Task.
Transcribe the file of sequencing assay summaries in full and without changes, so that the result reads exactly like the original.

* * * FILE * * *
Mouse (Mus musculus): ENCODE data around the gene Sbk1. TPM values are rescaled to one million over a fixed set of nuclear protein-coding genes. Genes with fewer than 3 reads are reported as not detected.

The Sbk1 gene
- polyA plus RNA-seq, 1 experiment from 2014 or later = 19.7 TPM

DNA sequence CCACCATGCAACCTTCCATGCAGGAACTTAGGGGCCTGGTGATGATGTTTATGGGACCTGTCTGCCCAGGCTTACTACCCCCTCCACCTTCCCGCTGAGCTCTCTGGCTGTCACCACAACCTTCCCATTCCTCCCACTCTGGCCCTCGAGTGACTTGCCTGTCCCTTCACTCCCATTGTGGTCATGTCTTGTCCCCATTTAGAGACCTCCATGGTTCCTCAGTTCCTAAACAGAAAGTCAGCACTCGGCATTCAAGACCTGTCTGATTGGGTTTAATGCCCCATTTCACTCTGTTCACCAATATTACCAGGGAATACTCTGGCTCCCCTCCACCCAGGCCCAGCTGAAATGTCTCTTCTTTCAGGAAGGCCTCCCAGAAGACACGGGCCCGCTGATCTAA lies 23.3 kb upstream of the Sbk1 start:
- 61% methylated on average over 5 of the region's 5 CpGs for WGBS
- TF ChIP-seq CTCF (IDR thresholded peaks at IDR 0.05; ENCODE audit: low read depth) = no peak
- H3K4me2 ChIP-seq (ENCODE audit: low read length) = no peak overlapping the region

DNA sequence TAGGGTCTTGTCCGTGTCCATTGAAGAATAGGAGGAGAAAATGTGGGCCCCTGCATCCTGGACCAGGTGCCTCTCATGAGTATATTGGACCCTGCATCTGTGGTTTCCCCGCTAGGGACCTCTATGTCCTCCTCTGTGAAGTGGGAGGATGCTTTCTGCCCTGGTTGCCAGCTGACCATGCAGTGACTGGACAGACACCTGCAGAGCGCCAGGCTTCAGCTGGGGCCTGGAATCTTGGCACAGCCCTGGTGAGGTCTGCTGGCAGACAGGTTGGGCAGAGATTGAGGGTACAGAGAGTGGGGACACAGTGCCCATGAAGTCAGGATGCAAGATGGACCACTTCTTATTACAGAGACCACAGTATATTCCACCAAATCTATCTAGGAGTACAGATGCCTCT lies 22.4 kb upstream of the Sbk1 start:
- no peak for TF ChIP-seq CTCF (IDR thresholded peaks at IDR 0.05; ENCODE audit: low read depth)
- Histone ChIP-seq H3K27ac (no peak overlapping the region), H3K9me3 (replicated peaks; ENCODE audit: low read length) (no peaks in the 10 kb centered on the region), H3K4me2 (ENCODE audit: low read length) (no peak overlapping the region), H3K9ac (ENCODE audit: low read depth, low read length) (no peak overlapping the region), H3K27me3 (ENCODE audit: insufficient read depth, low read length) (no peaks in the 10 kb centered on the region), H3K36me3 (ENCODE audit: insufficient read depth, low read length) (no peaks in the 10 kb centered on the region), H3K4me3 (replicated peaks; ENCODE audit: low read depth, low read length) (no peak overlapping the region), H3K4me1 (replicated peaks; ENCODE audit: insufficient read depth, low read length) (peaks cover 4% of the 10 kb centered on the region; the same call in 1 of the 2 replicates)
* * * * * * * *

Mouse (Mus musculus): ENCODE data around the gene Sbk1. TPM values are rescaled to one million over a fixed set of nuclear protein-coding genes. Genes with fewer than 3 reads are reported as not detected.

The Sbk1 gene
- polyA plus RNA-seq, 1 experiment from 2014 or later = 19.7 TPM

DNA sequence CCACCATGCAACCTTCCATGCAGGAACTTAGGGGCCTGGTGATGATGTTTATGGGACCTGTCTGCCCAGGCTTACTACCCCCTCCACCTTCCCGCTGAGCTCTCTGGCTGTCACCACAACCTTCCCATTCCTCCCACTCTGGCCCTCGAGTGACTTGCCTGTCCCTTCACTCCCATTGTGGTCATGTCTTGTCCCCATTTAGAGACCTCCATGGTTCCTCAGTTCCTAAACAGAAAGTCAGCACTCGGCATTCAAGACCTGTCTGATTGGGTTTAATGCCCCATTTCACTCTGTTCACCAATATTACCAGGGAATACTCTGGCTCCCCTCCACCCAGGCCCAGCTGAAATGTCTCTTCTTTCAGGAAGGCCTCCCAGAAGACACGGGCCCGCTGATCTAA lies 23.3 kb upstream of the Sbk1 start:
- 61% methylated on average over 5 of the region's 5 CpGs for WGBS
- TF ChIP-seq CTCF (IDR thresholded peaks at IDR 0.05; ENCODE audit: low read depth) = no peak
- H3K4me2 ChIP-seq (ENCODE audit: low read length) = no peak overlapping the region

DNA sequence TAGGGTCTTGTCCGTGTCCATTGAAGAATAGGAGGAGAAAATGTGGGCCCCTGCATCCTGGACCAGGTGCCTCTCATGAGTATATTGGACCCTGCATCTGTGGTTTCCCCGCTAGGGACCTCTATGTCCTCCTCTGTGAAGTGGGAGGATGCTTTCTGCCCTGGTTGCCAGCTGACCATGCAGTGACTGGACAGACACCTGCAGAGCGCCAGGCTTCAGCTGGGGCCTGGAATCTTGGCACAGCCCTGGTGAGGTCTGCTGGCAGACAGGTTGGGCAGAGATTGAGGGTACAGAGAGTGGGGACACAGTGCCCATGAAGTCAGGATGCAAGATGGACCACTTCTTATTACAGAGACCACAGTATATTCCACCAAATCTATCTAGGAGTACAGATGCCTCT lies 22.4 kb upstream of the Sbk1 start:
- no peak for TF ChIP-seq CTCF (IDR thresholded peaks at IDR 0.05; ENCODE audit: low read depth)
- Histone ChIP-seq H3K27ac (no peak overlapping the region), H3K9me3 (replicated peaks; ENCODE audit: low read length) (no peaks in the 10 kb centered on the region), H3K4me2 (ENCODE audit: low read length) (no peak overlapping the region), H3K9ac (ENCODE audit: low read depth, low read length) (no peak overlapping the region), H3K27me3 (ENCODE audit: insufficient read depth, low read length) (no peaks in the 10 kb centered on the region), H3K36me3 (ENCODE audit: insufficient read depth, low read length) (no peaks in the 10 kb centered on the region), H3K4me3 (replicated peaks; ENCODE audit: low read depth, low read length) (no peak overlapping the region), H3K4me1 (replicated peaks; ENCODE audit: insufficient read depth, low read length) (peaks cover 4% of the 10 kb centered on the region; the same call in 1 of the 2 replicates)